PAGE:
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‘I don’t think we can convert people with talk’– says Larry Commodore, First Nations passenger on Gaza boat

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Larry Commodore is a long-time indigenous rights activist and former elected chief of the Soowahlie community of the Stó:lō Nation, near Vancouver. He was invited to participate in the Freedom Flotilla, and was a passenger on the al-Awda when masked, armed Israeli soldiers violently surrounded and boarded the vessel in international waters.

His foot and bladder were injured when the Israeli forces dragged him off the boat in Ashdod. In Givon prison in Ramle, he was verbally abused and denied treatment for his bladder for two days, despite the urgency of his condition. He finally got the catheter he needed. After four days of detention, Larry was deported and is now safely back in the Soowahlie community.

Larry Commodore and I were able to talk by telephone a few nights ago. His voice was full of a beautiful Northern First Nations lilt, emanating a gentleness and modesty of character that are still lingering in my spirit. With his permission, I have edited our conversation for length and clarity.

Kim Jensen: Thank you so much for taking the time to talk to me.

Larry Commodore: Thank you.

KJ: Can you tell me about where you come from?

LC: I live in the Soowahlie community. There are 24 communities in the Stó:lō  Nation. We are called the People of the River, and we are also part of the Ts’elxwéyeqw tribe. The Soowahlie community is a small place. There are about 350 people living on the rez here.

KJ: What’s it like there? What is the economy?

LC: We live close to a resort here, the Cultus Lake resort community. It has waterslides and swimming and boating—all that kind of stuff. In terms of economy, we don’t have a lot going here. We’ve got a campsite and a gravel operation. That’s about our main source of revenue on the rez. We are kind of small in acreage. We only have 100 acres.

KJ: Oh, that’s really small.

LC: It’s because we are a non-treaty people. Our land was stolen from us. In 1864 they laid out the Soowahlie Indian reserve, and a promise was made—it was called the Crown’s Promise—that this reserve would be protected, but we would also get revenue from the rest of our traditional territory. But that promise didn’t come through. That was how we became impoverished. We are not a rich community at all. Far from it. Traditionally, before contact, we were considered one of the wealthiest of the original first nations because of the abundance of our natural resources.

KJ: So now you have a gravel mine and a campsite. Is that where people going to the resort stay?

LC: Yup. It gets pretty busy up here in the summer.

KJ: How do you feel about that?

LC: [Laughs] Well, I rarely go up to Cultus Lake. Like most of the locals, we just kind of put up with it.

KJ: How is what you have just described connected with the story of Palestine?

LC: Well, the whole basis of settler colonialism is to exploit the resources, to take the land from the natives. That’s the whole program—and that’s what’s happening in Palestine and here. Our resources are being exploited and we’re not benefitting from it. And the settler-colonialists are. BC, Canada is one of the wealthiest places in the world, and it’s because they stole it from us. And that’s what’s happening to Palestinians too. In Gaza I guess there’s some offshore oil or gas resources that Israel wants to exploit, so they’re getting rid of the people.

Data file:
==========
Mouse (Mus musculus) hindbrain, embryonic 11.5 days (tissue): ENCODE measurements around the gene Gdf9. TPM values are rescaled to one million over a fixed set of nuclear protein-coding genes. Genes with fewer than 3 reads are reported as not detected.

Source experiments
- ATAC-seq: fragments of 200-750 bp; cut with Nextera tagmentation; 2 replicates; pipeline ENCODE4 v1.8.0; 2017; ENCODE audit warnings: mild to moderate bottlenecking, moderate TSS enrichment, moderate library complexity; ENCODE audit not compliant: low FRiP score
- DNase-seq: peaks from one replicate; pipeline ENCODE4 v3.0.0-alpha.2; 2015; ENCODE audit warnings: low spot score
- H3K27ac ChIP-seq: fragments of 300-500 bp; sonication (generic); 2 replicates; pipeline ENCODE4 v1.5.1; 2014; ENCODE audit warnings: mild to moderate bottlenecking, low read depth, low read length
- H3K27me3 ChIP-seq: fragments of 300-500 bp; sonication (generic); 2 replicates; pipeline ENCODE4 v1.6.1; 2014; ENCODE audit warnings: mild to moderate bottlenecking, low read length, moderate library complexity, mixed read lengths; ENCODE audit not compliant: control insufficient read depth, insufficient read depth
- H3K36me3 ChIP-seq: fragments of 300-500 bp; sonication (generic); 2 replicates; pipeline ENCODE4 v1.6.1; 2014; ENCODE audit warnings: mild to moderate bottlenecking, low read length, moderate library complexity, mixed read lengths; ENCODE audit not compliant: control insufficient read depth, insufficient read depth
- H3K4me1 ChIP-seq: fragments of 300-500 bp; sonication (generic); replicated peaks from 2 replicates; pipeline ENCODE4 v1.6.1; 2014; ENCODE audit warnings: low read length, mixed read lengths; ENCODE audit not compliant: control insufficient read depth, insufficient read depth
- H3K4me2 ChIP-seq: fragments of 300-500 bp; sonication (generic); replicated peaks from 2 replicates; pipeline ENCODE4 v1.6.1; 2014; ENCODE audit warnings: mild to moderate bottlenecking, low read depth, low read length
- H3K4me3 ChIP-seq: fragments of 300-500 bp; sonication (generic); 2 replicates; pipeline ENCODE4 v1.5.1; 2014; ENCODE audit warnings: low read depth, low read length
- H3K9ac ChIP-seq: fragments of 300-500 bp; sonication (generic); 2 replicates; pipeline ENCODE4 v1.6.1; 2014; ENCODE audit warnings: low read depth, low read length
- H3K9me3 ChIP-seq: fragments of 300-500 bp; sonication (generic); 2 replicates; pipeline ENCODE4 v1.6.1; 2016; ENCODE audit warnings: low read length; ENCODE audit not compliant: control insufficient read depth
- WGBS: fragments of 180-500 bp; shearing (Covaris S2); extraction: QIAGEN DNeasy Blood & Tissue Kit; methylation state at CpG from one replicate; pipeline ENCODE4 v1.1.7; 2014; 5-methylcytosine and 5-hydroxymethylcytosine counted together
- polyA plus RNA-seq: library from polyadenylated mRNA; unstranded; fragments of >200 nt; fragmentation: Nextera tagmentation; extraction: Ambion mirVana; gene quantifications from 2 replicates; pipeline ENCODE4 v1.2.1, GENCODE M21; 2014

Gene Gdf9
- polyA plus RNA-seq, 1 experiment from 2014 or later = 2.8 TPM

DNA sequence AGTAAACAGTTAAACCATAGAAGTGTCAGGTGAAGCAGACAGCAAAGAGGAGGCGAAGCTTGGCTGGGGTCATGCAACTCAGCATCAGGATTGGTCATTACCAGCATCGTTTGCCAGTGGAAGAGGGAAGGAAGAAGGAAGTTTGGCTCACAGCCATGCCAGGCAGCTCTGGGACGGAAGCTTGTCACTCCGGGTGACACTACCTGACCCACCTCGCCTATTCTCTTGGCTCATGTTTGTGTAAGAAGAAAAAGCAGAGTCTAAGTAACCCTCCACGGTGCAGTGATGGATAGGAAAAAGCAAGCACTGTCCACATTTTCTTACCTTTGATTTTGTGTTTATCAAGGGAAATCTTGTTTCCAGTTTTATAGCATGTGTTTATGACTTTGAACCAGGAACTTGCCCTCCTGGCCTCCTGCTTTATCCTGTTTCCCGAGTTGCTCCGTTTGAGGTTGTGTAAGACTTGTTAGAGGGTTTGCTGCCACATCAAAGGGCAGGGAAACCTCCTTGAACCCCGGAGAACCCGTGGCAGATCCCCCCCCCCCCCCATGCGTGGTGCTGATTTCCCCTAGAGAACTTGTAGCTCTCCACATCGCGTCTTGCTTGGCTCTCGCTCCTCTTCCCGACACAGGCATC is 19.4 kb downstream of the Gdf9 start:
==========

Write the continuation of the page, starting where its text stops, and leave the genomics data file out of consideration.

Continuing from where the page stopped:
KJ: When did you first learn about this?

LC: About 30 years ago. I came across something that Yasser Arafat had said—that the Palestinians are the Red Indians of the Middle East and that kind of gave me pause, kind of resonated with me. So I started looking more into it. I read Chomsky, Norman Finkelstein, Edward Said, and other writers and of course, and started following the news. It really outraged me.

KJ: Was there a specific event that spurred you to want to be more actively involved?

LC: Two years ago, I went to a Palestinian solidarity conference at a university just down the road from me here and I met up with Rachel Corrie’s parents. I had known about Rachel Corrie from the time she was murdered in the early 2000’s. And I could really relate to her parents. I could really relate to their loss. A lot of indigenous community members have lost family members. I’ve lost family members too, so we know what loss is like. I could really identify with Cindy and Craig there.

KJ: They are such amazing people.

JC: And then of course there were Palestinians too, and we developed a rapport right away. And I met a Jewish friend of mine there, Sid Shniad from Independent Jewish Voices. But the person that had the most impact was Hanna Kawas. He’s with the Canadian Palestine Association—and has been in in exile here a few years and has worked with other native activists too. And I met with other Palestinian activists too and learned about their struggles. So when I was asked to go on the boat to break the blockade Gaza, of course I wanted to go.

Palestinians take part in a rally to support with the “Freedom Flotilla 2”, at the Seaport of Gaza City, on July 9, 2018. (Photo: Abed Abu Ryash/APA Images)

KJ: You were aboard the al-Awda for the last leg of its journey from Palermo to Palestine. What memories of the trip will stay with you?

LC: Well, there were 22 of us and each of the others were extraordinary people in their own right. I was quite impressed with my shipmates. Most of our intimate time was standing on watch—we had two four-hour watches a day—so we really got to know each other. We really had a great time singing, telling jokes, being silly on the watch, making up songs.

KJ: Sounds fun! What kind of songs?

LC: [Laughs] Well Mikkel, the radio operator, he knew a few sea songs there. And the Norwegians had a strong sea background—more than the rest of us—they had some sea songs, but most of the time we were making up songs, and being silly, and not worrying about too much else. We were just a group of loving, caring people being together.